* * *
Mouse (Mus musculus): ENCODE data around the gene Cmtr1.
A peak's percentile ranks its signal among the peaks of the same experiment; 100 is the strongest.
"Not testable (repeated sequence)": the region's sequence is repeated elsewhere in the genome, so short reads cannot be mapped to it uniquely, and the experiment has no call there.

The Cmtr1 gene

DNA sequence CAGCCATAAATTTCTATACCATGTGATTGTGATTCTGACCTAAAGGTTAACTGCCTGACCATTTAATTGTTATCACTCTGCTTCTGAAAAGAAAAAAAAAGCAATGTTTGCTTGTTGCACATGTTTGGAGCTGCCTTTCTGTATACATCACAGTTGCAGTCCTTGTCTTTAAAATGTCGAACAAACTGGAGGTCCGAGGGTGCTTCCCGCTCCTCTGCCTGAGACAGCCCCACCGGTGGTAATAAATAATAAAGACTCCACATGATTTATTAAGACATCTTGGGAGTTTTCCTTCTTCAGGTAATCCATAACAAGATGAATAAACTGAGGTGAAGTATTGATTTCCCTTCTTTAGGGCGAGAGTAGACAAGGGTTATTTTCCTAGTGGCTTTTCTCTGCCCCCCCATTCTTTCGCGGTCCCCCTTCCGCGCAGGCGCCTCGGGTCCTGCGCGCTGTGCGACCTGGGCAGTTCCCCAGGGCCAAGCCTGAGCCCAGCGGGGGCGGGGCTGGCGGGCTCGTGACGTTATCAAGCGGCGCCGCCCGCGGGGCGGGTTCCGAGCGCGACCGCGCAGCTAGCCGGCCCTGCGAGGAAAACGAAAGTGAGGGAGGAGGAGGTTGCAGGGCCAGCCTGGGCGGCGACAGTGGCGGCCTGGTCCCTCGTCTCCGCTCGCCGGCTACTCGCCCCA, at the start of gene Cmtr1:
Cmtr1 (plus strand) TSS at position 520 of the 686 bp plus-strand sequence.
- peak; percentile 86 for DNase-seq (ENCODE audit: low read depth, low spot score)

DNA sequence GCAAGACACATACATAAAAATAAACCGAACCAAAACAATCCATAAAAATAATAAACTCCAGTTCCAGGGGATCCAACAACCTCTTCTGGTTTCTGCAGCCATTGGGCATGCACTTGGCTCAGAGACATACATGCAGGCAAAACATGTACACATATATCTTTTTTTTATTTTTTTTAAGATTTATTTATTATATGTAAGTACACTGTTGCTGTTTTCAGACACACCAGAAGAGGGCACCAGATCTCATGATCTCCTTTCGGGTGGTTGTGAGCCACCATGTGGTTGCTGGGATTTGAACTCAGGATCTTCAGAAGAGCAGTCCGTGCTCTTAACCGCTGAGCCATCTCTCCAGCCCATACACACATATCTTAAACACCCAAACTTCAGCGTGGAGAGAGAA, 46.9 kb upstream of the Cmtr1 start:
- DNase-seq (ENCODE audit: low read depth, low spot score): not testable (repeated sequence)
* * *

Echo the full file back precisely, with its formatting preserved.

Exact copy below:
Mouse (Mus musculus): ENCODE data around the gene Cmtr1.
A peak's percentile ranks its signal among the peaks of the same experiment; 100 is the strongest.
"Not testable (repeated sequence)": the region's sequence is repeated elsewhere in the genome, so short reads cannot be mapped to it uniquely, and the experiment has no call there.

The Cmtr1 gene

DNA sequence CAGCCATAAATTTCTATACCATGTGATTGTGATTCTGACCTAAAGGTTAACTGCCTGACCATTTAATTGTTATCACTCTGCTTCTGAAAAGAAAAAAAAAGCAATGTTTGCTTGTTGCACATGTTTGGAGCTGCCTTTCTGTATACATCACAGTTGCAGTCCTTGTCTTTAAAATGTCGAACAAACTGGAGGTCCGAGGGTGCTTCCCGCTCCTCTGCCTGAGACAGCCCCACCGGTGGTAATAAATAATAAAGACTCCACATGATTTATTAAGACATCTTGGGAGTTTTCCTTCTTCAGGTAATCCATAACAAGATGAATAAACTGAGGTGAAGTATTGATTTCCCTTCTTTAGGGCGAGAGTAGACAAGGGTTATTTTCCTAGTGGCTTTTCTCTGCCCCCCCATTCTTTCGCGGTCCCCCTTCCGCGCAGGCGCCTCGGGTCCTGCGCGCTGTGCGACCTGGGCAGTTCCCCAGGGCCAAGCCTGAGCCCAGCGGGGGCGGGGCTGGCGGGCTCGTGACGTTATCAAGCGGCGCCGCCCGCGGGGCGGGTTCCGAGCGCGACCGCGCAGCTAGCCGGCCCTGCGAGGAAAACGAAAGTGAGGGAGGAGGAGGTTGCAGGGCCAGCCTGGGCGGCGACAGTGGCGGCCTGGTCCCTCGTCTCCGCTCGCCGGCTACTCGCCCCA, at the start of gene Cmtr1:
Cmtr1 (plus strand) TSS at position 520 of the 686 bp plus-strand sequence.
- peak; percentile 86 for DNase-seq (ENCODE audit: low read depth, low spot score)

DNA sequence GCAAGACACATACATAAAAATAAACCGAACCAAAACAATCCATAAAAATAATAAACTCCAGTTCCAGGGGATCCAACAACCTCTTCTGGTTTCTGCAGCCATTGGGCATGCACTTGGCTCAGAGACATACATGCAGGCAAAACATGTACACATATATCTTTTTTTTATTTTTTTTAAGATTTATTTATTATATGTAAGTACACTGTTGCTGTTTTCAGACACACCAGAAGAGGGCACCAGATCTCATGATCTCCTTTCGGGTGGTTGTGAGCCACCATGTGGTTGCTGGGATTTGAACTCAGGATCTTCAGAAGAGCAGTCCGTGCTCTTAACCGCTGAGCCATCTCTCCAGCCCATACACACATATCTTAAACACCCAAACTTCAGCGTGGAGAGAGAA, 46.9 kb upstream of the Cmtr1 start:
- DNase-seq (ENCODE audit: low read depth, low spot score): not testable (repeated sequence)